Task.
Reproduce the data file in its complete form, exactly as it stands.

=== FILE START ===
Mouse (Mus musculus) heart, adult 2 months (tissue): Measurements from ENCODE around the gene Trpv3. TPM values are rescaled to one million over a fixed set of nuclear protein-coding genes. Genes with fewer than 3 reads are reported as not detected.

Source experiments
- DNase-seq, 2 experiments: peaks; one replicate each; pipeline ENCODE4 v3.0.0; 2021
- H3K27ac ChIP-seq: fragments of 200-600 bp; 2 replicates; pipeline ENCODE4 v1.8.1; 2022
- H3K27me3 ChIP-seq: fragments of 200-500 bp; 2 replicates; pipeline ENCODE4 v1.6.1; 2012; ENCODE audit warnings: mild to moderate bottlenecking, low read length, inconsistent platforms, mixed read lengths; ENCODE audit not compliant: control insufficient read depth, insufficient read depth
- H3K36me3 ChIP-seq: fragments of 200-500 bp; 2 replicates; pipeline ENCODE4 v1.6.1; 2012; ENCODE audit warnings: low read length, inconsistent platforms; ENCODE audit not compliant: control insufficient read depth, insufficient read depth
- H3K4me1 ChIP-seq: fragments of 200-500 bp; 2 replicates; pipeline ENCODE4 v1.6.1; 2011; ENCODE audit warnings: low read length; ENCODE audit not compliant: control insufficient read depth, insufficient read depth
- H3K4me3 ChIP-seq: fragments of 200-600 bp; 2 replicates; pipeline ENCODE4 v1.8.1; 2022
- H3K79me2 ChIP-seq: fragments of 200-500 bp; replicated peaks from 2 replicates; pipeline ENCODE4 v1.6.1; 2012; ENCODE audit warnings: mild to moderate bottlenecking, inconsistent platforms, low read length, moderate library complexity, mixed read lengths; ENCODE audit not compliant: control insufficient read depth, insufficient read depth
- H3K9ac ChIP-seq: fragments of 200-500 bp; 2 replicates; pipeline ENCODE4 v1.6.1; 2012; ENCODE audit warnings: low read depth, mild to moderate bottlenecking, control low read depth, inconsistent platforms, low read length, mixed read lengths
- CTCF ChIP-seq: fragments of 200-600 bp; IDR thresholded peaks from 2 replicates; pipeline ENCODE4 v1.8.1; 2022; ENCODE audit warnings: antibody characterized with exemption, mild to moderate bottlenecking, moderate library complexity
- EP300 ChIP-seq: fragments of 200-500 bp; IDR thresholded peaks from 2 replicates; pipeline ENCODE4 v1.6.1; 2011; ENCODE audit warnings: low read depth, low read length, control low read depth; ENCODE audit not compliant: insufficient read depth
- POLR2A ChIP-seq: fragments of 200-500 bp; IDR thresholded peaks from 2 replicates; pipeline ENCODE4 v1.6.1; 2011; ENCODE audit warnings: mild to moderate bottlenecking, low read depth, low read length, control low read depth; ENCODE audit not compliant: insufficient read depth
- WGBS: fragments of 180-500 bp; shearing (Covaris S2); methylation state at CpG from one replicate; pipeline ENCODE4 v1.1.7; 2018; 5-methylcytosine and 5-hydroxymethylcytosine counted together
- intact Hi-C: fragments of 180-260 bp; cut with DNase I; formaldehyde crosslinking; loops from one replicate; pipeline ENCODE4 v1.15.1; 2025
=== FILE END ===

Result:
Mouse (Mus musculus) heart, adult 2 months (tissue): Measurements from ENCODE around the gene Trpv3. TPM values are rescaled to one million over a fixed set of nuclear protein-coding genes. Genes with fewer than 3 reads are reported as not detected.

Source experiments
- DNase-seq, 2 experiments: peaks; one replicate each; pipeline ENCODE4 v3.0.0; 2021
- H3K27ac ChIP-seq: fragments of 200-600 bp; 2 replicates; pipeline ENCODE4 v1.8.1; 2022
- H3K27me3 ChIP-seq: fragments of 200-500 bp; 2 replicates; pipeline ENCODE4 v1.6.1; 2012; ENCODE audit warnings: mild to moderate bottlenecking, low read length, inconsistent platforms, mixed read lengths; ENCODE audit not compliant: control insufficient read depth, insufficient read depth
- H3K36me3 ChIP-seq: fragments of 200-500 bp; 2 replicates; pipeline ENCODE4 v1.6.1; 2012; ENCODE audit warnings: low read length, inconsistent platforms; ENCODE audit not compliant: control insufficient read depth, insufficient read depth
- H3K4me1 ChIP-seq: fragments of 200-500 bp; 2 replicates; pipeline ENCODE4 v1.6.1; 2011; ENCODE audit warnings: low read length; ENCODE audit not compliant: control insufficient read depth, insufficient read depth
- H3K4me3 ChIP-seq: fragments of 200-600 bp; 2 replicates; pipeline ENCODE4 v1.8.1; 2022
- H3K79me2 ChIP-seq: fragments of 200-500 bp; replicated peaks from 2 replicates; pipeline ENCODE4 v1.6.1; 2012; ENCODE audit warnings: mild to moderate bottlenecking, inconsistent platforms, low read length, moderate library complexity, mixed read lengths; ENCODE audit not compliant: control insufficient read depth, insufficient read depth
- H3K9ac ChIP-seq: fragments of 200-500 bp; 2 replicates; pipeline ENCODE4 v1.6.1; 2012; ENCODE audit warnings: low read depth, mild to moderate bottlenecking, control low read depth, inconsistent platforms, low read length, mixed read lengths
- CTCF ChIP-seq: fragments of 200-600 bp; IDR thresholded peaks from 2 replicates; pipeline ENCODE4 v1.8.1; 2022; ENCODE audit warnings: antibody characterized with exemption, mild to moderate bottlenecking, moderate library complexity
- EP300 ChIP-seq: fragments of 200-500 bp; IDR thresholded peaks from 2 replicates; pipeline ENCODE4 v1.6.1; 2011; ENCODE audit warnings: low read depth, low read length, control low read depth; ENCODE audit not compliant: insufficient read depth
- POLR2A ChIP-seq: fragments of 200-500 bp; IDR thresholded peaks from 2 replicates; pipeline ENCODE4 v1.6.1; 2011; ENCODE audit warnings: mild to moderate bottlenecking, low read depth, low read length, control low read depth; ENCODE audit not compliant: insufficient read depth
- WGBS: fragments of 180-500 bp; shearing (Covaris S2); methylation state at CpG from one replicate; pipeline ENCODE4 v1.1.7; 2018; 5-methylcytosine and 5-hydroxymethylcytosine counted together
- intact Hi-C: fragments of 180-260 bp; cut with DNase I; formaldehyde crosslinking; loops from one replicate; pipeline ENCODE4 v1.15.1; 2025